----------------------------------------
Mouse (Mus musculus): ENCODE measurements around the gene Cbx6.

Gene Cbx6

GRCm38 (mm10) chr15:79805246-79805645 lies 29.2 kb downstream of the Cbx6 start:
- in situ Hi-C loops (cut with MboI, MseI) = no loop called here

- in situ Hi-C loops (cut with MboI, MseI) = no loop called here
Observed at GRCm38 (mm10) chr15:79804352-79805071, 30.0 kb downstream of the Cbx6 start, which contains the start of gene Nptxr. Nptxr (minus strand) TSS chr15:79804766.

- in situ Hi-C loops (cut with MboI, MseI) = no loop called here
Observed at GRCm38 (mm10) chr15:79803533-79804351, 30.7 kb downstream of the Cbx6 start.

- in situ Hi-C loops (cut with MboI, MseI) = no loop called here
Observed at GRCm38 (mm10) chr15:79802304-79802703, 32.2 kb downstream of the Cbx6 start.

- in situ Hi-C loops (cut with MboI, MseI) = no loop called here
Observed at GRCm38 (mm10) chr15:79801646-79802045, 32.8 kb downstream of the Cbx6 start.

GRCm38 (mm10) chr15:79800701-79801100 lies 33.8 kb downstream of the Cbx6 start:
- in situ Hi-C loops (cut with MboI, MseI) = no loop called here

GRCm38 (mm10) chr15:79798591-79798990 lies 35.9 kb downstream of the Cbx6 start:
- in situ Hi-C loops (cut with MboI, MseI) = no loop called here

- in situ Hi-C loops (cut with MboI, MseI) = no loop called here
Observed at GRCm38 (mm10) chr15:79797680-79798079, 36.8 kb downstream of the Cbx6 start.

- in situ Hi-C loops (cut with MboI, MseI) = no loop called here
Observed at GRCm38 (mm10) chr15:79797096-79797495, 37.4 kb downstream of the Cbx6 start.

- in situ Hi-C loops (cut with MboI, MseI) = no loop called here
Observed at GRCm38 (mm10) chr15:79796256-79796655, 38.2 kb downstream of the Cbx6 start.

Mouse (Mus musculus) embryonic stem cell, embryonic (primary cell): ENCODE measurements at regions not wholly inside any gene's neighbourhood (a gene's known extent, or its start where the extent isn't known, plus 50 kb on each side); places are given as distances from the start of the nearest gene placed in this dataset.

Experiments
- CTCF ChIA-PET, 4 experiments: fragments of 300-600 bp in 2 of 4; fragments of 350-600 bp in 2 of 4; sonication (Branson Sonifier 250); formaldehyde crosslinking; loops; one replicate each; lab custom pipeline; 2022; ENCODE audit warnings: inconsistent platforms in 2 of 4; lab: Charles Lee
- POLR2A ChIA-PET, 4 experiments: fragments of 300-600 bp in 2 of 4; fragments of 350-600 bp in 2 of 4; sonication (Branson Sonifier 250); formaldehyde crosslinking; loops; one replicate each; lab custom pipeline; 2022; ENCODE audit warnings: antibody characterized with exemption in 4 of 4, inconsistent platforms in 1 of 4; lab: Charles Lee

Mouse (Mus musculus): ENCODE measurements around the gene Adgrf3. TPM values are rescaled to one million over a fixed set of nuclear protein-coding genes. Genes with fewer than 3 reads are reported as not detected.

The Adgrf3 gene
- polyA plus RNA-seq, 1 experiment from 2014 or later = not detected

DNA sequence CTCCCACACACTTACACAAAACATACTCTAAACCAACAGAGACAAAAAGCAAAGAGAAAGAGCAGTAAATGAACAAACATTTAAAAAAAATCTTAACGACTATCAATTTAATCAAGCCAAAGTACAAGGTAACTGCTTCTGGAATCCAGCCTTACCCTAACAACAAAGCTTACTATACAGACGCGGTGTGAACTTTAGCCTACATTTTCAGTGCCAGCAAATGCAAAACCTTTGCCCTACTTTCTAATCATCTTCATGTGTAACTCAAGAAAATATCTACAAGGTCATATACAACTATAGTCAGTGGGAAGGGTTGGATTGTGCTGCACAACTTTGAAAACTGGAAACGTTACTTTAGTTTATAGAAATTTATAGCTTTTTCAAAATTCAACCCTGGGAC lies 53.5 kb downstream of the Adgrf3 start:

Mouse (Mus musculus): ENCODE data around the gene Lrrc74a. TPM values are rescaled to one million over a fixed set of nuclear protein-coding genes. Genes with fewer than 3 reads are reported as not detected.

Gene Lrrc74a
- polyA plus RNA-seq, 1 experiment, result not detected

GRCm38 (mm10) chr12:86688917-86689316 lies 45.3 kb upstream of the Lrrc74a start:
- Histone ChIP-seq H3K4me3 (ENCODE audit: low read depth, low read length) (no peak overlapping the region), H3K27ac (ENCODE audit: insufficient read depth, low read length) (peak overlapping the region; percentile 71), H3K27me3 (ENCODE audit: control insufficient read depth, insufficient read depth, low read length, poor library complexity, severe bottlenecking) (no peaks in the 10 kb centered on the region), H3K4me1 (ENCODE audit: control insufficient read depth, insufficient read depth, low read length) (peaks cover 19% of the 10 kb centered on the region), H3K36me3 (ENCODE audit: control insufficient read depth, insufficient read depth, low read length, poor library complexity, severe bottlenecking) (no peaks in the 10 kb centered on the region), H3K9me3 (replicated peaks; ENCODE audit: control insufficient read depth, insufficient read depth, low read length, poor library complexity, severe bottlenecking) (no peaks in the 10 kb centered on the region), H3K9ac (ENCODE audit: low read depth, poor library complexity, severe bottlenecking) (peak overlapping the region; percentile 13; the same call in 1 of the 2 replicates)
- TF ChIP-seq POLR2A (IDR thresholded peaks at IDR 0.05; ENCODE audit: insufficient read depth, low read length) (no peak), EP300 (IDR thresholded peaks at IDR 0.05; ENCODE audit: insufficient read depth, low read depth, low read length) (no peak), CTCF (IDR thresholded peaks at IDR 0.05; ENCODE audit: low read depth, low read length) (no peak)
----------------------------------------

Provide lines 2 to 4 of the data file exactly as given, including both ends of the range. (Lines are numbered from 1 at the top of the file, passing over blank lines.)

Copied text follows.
Gene Cbx6

GRCm38 (mm10) chr15:79805246-79805645 lies 29.2 kb downstream of the Cbx6 start:
- in situ Hi-C loops (cut with MboI, MseI) = no loop called here